Sweet Temptation - Wendy Higgins


“I wanna hate every part of you in me . . .

You say that I’m privileged but my gift is my curse.”

—“Bite My Tongue” by You Me At Six

“Sit down, son.”

Young Kaidan did as his father asked, obediently sitting in the oversized leather chair beside him in the sitting room of their London home. Kai’s stomach buzzed with nervousness. He rarely had his father’s full attention, so he felt heavy and exposed under his intense stare. Kaidan savored Pharzuph’s eyes on him, and for a moment let himself pretend this meeting was something more than business—he let himself imagine his father’s smile was born of concern for him, rather than the glee of malice. He wanted to tap out a beat on his leg to soothe himself, but his father couldn’t stand fidgeting of any kind so he remained still.

Pharzuph looked over his young son, whose hair was longer than the other boys’ at school, and had unruly curls at the edges. Kai wore the same white shirt and navy trousers as his peers, but he still managed to stand out through his musical talents and the way he carried himself. The way he talked with blasé confidence and walked in an unhurried stride—all of this had been practiced and orchestrated by the handsome man sitting before him.

“You’re eleven now. Time to begin your training.”

Kaidan nodded. He’d known this day was coming. He’d watched last year as his friends, the twins Marna and Ginger, faced their training. He’d been frightened by the bitterness that overtook Ginger, and the sadness that seemed to drape Marna. They were no longer his mates in the carefree way of children. Even their eyes were different: calculating and searching.

“You know you’re the son of Lust.”

“Yes, Father.” Kai had been made to watch his father at work for some time now. He’d been given magazines and films to peruse long before he understood any of it.

“Now, tell me the sins we deal with as Dukes and Nephilim.”

Kaidan pushed the hair from his eyes and rattled off the seven deadly sins in a shaking voice. “Lust, greed, sloth and gluttony, murder, pride, wrath, and envy. The other sins we promote are hatred, substance abuse, lies, theft, and adultery.” He placed his hands in his lap.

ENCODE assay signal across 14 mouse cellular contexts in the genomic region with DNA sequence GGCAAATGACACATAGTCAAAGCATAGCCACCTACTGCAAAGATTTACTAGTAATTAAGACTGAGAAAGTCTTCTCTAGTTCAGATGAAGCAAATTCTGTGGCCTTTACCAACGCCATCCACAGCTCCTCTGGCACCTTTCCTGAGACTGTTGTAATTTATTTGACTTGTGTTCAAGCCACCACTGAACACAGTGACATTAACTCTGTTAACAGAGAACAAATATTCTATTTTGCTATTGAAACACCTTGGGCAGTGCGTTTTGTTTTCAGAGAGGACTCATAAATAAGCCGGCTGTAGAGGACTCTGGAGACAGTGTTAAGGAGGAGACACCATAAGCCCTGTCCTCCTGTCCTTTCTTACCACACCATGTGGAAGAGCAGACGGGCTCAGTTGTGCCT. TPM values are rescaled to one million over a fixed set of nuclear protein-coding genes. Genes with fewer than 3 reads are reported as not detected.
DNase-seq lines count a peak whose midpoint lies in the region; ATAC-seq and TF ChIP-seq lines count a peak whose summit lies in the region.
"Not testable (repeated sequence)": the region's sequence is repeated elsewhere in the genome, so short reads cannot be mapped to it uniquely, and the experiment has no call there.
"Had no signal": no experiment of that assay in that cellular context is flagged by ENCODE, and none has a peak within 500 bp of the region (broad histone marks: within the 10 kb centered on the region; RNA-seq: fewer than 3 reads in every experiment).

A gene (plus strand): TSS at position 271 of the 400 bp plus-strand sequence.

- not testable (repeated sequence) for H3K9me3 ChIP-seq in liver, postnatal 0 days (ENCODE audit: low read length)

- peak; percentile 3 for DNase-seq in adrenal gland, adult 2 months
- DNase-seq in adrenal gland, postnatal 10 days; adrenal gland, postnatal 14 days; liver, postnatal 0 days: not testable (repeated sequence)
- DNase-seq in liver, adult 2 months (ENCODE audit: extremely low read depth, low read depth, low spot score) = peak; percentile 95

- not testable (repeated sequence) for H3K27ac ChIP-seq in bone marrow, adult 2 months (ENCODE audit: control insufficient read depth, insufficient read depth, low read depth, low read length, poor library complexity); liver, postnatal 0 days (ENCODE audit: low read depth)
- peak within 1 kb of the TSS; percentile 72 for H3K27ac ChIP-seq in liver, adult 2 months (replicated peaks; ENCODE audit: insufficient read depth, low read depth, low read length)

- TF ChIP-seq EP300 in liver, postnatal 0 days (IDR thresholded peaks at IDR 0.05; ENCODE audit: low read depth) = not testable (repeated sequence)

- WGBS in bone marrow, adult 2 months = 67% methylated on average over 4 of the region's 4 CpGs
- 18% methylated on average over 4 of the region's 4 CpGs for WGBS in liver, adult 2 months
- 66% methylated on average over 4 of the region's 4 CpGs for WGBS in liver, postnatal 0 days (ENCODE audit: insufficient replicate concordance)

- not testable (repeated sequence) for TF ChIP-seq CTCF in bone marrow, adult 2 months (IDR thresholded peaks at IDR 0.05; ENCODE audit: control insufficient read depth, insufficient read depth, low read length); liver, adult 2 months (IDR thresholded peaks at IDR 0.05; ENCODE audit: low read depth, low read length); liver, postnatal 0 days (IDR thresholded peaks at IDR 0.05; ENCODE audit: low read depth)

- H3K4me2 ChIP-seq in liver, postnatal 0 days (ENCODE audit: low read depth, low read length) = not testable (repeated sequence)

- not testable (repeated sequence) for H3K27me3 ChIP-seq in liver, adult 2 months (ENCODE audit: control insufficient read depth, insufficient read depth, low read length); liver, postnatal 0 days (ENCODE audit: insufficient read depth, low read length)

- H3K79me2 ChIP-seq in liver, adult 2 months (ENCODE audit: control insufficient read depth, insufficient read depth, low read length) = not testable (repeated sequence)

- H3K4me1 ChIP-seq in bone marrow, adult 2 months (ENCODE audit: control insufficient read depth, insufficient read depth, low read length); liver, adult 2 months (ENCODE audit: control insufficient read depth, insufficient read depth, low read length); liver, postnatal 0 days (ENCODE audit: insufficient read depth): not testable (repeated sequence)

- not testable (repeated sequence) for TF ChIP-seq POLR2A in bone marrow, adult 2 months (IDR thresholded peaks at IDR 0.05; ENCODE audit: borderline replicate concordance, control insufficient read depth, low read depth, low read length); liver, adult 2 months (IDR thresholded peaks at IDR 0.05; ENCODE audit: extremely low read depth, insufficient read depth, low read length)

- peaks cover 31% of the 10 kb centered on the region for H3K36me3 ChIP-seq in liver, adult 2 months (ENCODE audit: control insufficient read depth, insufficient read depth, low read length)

“Don’t sit like that,” his father snapped. “You look too proper. Put your hands on the arms of the chair like you own the place.”

Kaidan quickly moved his hands to the arms of the chair.

“Why do you suppose the sins are called ‘deadly’? Aside from the obvious. Murder.”

Kaidan swallowed hard. He didn’t know how to answer, and he was afraid of being whacked across the head, just as he had been when his favorite nanny was sacked and his father caught him crying.

Pharzuph leaned forward, placing his elbows on his knees and twining his fingers. “Listen well, Kaidan. Because this is the most important lesson of all. This is our purpose—the purpose of all demons and Nephilim. The sins are called deadly because they slowly kill one’s spirit.” His blue eyes began to glisten with fervent zeal as he went on. “Over time, something as simple as casual sex or nicking items from a shop can soon become obsessions. Humans need more. They are stupid beings, Kaidan. They never have enough. More thrills, more attention. They are selfish creatures. Never satisfied. It is our job to help them on their journey to ruin. Do you understand?”

Kaidan nodded. Disdain for humans had been ingrained in him from the beginning.

“They were chosen by the Maker to live lives of freedom here on earth while angels such as myself were banished for wanting a simple bit more.” His father’s eyes flashed red. “He chose them—this ungrateful race—to flaunt His blessings on, while we were left to rot in hell. But we’ve found a way to punish Him. . . .” Pharzuph smiled wickedly. “Every day we turn His beloved earthlings against Him. We cause them to focus on their bodies and their urges, their wants and desires. We give them something tangible to hold on to, but just for a moment. Because the sins are fleeting satisfactions.”

Kaidan nodded, shocked that the humans could be so easily fooled. So blind. “They deserve it if they’re that stupid,” Kai said, and his father gave a laugh of pride.

“Indeed, son. They deserve every moment of pain they get. The Maker tells them to be careful—he dangles a bit of fun in their faces, but tells them they cannot have it.